It's a classic story: The largest employer in a small town closes shop, employment in the town dries up, and the townspeople struggle to get by for generations.
But when the owners of a Great Lakes-based commercial and utility tree care company decided to put the business up for sale, they opted for a different route. They put their employees and the town first.
"They could have sold it for a big number to a capital goods company, but the owner said, 'Look, we're the largest company in this town. If we sell the company and they move the factory, the town will shut down; the town won't make it.' The owners felt they had a real obligation," said Todd Goldman, managing director of Lazear Capital. Lazear and the BOK Financial® Business Transition Planning team helped the tree care company with the business transition.
Enter the ESOP
Lazear introduced the family who owned the company to an alternative to a third-party sale—an employee stock ownership plan, commonly known as an "ESOP." ESOPs are contribution retirement plans that invest primarily in the employer's stock, thus giving employees both ownership interest in the company and retirement assets.
The selling shareholders, meanwhile, get tax benefits such as deferred or eliminated income tax on the sale of their shares to a qualifying ESOP. Then, after the transition, a 100% S-Corp ESOP is exempt from federal and state income tax.
The IRS and Department of Labor "bestow special powers" on ESOPs, Goldman said. "The government wants owners to transition their business to their employees to create retirement wealth, close the wealth gap and keep some of these great companies going in perpetuity."
When business owners are already aware of ESOPs, it's usually because of the tax benefits and legacy protection this exit strategy offers, noted Mike Benedict, business transition advisor for BOK Financial.
"Sometimes business owners don't know what type of exit path they want to take and believe they can get the most money from a third-party sale, but are concerned about what will happen to employees if that were to occur," he said. "In those situations, we take a few months to work with the owner and help them identify and understand the paths open to them."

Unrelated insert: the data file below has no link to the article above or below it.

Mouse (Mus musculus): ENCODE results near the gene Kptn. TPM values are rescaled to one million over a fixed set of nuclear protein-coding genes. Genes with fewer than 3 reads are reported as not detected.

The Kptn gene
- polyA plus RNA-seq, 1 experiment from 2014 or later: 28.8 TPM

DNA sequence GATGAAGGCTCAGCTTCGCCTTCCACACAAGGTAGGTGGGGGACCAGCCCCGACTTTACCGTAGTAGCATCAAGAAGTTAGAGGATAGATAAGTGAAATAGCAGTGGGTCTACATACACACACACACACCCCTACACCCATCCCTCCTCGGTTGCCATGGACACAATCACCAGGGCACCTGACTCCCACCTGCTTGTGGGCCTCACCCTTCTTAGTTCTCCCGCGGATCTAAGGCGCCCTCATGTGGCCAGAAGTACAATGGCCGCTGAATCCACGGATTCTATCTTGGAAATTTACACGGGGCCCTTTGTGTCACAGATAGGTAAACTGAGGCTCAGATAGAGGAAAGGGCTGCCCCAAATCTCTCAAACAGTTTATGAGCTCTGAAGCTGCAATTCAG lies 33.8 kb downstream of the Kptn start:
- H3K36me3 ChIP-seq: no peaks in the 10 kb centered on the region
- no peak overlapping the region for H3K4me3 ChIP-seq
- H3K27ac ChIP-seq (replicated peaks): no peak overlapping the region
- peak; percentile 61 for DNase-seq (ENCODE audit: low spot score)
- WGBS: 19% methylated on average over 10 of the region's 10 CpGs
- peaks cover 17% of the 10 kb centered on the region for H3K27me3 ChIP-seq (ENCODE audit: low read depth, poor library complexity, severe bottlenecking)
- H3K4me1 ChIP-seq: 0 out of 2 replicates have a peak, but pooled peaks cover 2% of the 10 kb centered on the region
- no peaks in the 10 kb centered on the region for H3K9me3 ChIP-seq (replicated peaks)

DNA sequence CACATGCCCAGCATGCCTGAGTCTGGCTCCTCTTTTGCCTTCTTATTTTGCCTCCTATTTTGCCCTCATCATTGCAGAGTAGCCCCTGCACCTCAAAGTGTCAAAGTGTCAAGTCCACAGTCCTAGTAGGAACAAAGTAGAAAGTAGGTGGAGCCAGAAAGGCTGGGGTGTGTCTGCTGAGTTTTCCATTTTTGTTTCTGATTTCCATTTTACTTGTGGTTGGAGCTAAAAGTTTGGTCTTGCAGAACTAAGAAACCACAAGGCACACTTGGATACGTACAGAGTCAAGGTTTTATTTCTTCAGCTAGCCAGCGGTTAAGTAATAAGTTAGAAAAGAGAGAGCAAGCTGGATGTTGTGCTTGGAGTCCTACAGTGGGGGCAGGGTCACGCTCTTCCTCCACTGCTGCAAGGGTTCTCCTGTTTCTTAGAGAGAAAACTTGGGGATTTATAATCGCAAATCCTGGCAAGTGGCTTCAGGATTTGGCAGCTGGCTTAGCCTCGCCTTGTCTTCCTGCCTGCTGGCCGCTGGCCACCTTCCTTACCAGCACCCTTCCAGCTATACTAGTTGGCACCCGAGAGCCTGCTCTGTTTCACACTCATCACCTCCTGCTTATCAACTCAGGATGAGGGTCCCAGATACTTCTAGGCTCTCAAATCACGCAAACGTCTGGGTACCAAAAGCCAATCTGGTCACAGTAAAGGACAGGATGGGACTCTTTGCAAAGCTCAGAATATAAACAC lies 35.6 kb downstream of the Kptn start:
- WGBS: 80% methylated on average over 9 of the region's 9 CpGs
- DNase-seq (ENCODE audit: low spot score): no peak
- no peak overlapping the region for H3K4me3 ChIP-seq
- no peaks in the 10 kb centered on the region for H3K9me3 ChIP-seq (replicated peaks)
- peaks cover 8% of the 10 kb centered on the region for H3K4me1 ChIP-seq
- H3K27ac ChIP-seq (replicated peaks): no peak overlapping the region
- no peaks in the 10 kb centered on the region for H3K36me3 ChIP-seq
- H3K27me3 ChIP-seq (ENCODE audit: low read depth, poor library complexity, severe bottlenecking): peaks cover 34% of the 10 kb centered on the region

ESOPs on the decline
Despite these tax and legacy benefits, the number of ESOPs has been declining slightly—a trend that experts attribute to misconceptions about the exit plan. In 2019, the most recent year for which data was available, there were 6,482 ESOPs in place in the U.S., according to the National Center for Employee Ownership (NCEO). That's a 3.5% decline from five years earlier, in 2014.
Some of the biggest misconceptions about ESOPs are that they're overly complicated and that the selling owners will always receive less money than they would if they had sold to a third-party, Goldman said. That has led to the idea that ESOPs are a "sale of last resort," which is not the case, he explained. Similarly, an ESOP doesn't have to be complicated and the process can take as a little as five months to complete, he said.
Tax benefits a plus, but not primary driver
After learning more about ESOPs, the owners of the tree care company opted for a 100% transition to an ESOP. As in the case for that business, the No. 1 reason why business owners choose ESOPs is because they want to create a strong legacy for the company and a positive future for employees, Goldman explained.
Additionally, some sellers may opt for an ESOP because, if they stay on the board, they can maintain some operational control of the company, and it will remain part of their lives, he said. A third-party buyer might impose a new management style or culture on the company, and an ESOP can potentially allow for more continuity.
As with any type of exit plan, ESOPs have pros and cons, and in the end, the choice belongs to the business owners. "Ultimately, we get to a point where it's pretty clear what they need to do, and that's their decision," Benedict said. "We're just helping facilitate that process."